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Suppose I have a pojo:


public class MyPojo {
    int id;
    public int getId()
    { return; }

    public void setId(int id)
    { = id; }

    public static void main(String[] args) throws Exception {
        MyPojo mp = new MyPojo();
        ObjectMapper mapper = new ObjectMapper();
        mapper.configure(SerializationConfig.Feature.WRAP_ROOT_VALUE, true);

When I serialize using the Jackson ObjectMapper, I just get


but I want


I've searched all over, Jacksons documentation is really unorganized and mostly out of date.

share|improve this question

I'm not using jackson, but searching I found this configuration that seems to be what you want: WRAP_ROOT_VALUE

Feature that can be enabled to make root value (usually JSON Object but can be any type) wrapped within a single property JSON object, where key as the "root name", as determined by annotation introspector (esp. for JAXB that uses or fallback (non-qualified class name). Feature is mostly intended for JAXB compatibility.

Default setting is false, meaning root value is not wrapped.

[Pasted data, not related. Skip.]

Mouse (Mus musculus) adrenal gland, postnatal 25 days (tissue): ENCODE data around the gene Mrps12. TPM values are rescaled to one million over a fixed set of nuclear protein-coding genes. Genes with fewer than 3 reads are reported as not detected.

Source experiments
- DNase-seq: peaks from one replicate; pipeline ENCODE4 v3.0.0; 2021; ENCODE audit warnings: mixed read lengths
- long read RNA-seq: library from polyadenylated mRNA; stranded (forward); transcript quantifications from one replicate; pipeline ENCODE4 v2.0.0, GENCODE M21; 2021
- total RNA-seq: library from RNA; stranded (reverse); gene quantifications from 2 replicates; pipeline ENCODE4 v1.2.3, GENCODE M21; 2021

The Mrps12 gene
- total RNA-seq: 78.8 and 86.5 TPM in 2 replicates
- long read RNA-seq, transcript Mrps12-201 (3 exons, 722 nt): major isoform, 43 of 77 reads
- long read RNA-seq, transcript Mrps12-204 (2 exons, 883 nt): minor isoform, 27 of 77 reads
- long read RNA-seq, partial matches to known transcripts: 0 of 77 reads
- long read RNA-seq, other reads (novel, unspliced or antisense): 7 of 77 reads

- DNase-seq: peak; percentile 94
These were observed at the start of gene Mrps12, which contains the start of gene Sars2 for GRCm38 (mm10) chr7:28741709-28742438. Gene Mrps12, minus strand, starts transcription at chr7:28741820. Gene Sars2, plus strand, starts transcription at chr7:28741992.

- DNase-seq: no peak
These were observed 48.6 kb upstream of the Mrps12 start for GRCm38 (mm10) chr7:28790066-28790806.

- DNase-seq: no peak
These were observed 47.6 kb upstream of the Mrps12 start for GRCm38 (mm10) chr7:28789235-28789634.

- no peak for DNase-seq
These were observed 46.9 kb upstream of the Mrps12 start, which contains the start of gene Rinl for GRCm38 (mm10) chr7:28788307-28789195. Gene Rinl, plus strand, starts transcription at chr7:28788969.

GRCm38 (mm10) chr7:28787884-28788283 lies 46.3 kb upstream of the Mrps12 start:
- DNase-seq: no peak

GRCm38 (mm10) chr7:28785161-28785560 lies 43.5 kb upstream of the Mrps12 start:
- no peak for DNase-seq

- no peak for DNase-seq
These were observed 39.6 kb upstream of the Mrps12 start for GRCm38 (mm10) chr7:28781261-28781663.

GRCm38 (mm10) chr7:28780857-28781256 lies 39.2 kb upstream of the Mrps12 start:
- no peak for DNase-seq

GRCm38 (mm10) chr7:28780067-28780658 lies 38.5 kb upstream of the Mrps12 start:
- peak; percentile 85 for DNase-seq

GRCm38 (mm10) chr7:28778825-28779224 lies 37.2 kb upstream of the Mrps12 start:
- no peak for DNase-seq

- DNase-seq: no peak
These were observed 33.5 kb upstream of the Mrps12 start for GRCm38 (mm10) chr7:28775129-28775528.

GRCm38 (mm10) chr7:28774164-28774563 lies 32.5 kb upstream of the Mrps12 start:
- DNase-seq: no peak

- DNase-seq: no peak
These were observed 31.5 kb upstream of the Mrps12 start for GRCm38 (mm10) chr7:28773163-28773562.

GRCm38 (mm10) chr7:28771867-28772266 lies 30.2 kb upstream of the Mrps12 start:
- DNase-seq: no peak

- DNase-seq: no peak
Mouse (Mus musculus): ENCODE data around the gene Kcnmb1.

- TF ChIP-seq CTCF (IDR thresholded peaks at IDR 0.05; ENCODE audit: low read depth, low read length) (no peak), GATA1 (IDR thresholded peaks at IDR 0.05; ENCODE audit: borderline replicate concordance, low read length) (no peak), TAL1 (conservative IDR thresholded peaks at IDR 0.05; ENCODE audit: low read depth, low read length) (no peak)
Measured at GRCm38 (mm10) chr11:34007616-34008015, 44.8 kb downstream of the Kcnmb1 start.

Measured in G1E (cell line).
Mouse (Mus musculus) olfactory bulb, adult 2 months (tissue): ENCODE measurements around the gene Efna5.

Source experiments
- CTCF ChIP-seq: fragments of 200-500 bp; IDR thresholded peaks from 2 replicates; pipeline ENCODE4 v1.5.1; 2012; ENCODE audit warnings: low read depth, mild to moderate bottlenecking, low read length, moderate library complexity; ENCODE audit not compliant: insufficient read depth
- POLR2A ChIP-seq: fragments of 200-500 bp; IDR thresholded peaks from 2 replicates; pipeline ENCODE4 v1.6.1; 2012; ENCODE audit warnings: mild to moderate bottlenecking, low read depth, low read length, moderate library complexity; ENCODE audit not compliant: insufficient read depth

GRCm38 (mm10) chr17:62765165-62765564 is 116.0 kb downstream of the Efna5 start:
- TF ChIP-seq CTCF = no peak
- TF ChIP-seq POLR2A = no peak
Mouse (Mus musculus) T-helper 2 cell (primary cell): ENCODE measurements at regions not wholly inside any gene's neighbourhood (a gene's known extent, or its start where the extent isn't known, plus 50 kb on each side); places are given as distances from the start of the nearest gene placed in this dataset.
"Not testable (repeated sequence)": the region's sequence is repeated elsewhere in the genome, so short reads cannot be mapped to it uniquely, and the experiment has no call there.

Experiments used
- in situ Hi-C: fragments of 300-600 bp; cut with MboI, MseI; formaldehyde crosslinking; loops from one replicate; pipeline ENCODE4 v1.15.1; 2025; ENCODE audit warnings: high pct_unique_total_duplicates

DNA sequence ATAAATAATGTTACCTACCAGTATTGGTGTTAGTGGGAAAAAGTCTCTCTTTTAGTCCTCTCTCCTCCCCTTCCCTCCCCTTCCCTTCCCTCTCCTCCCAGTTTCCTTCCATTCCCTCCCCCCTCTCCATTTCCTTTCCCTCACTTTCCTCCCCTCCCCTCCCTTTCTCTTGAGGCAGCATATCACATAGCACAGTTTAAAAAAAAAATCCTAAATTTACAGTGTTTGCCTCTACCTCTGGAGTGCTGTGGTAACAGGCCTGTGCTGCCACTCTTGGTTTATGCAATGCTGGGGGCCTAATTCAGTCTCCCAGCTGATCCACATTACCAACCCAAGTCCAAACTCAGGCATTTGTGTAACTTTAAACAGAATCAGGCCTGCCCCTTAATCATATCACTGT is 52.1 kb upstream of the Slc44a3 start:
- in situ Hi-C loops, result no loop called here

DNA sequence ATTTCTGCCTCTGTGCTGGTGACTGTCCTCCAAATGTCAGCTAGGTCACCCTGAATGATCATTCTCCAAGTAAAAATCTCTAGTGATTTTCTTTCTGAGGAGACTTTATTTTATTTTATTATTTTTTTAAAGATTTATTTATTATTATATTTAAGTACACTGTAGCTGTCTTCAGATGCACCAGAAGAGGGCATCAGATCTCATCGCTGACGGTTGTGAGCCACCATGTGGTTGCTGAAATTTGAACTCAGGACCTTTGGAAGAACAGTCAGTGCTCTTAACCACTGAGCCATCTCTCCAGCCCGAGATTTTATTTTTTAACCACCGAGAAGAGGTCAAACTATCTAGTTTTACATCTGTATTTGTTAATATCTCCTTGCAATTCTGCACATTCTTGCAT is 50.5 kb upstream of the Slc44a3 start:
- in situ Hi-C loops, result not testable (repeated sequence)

So that you can configure mapper:

objectMapper.configure(SerializationConfig.Feature.WRAP_ROOT_VALUE, true);

I hope it helps you...

share|improve this answer
welcome to the wacky world of Jacksons documentation of features that don't actually work. Thanks for the help though. – DanInDC Mar 12 '10 at 20:37
FWIW, this would be the expected implementation (what was descibed as intended). Inclusion of feature enumeration is unfortunate, since all other features are implemented (AFAIK), and it certainly makes no sense to add them before implementation. If you want it implemented, you can (besides contributing implementation) vote for it in Jira and/or lobby for that on mailing lists. – StaxMan Mar 22 '10 at 16:33